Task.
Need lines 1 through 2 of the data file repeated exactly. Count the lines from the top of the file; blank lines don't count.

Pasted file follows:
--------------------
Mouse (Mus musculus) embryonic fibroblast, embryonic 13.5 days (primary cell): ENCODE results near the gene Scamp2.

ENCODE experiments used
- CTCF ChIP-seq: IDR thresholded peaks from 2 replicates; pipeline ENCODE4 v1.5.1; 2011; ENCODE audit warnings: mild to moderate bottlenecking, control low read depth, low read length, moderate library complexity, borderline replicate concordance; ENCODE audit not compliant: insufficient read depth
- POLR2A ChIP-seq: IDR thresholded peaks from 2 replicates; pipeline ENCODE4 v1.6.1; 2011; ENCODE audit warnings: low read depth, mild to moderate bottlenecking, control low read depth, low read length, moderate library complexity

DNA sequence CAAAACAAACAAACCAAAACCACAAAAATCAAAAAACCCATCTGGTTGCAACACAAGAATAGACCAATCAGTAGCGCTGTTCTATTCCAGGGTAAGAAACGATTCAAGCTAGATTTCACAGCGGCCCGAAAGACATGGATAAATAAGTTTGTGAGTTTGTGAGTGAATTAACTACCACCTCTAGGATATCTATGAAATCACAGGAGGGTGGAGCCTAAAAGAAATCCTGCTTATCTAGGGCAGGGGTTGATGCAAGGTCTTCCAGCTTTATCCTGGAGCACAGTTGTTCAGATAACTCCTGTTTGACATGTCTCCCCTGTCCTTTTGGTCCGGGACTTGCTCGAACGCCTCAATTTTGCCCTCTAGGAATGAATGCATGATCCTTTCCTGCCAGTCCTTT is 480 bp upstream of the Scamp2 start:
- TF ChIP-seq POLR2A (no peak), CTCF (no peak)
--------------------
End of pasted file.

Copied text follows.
Mouse (Mus musculus) embryonic fibroblast, embryonic 13.5 days (primary cell): ENCODE results near the gene Scamp2.

ENCODE experiments used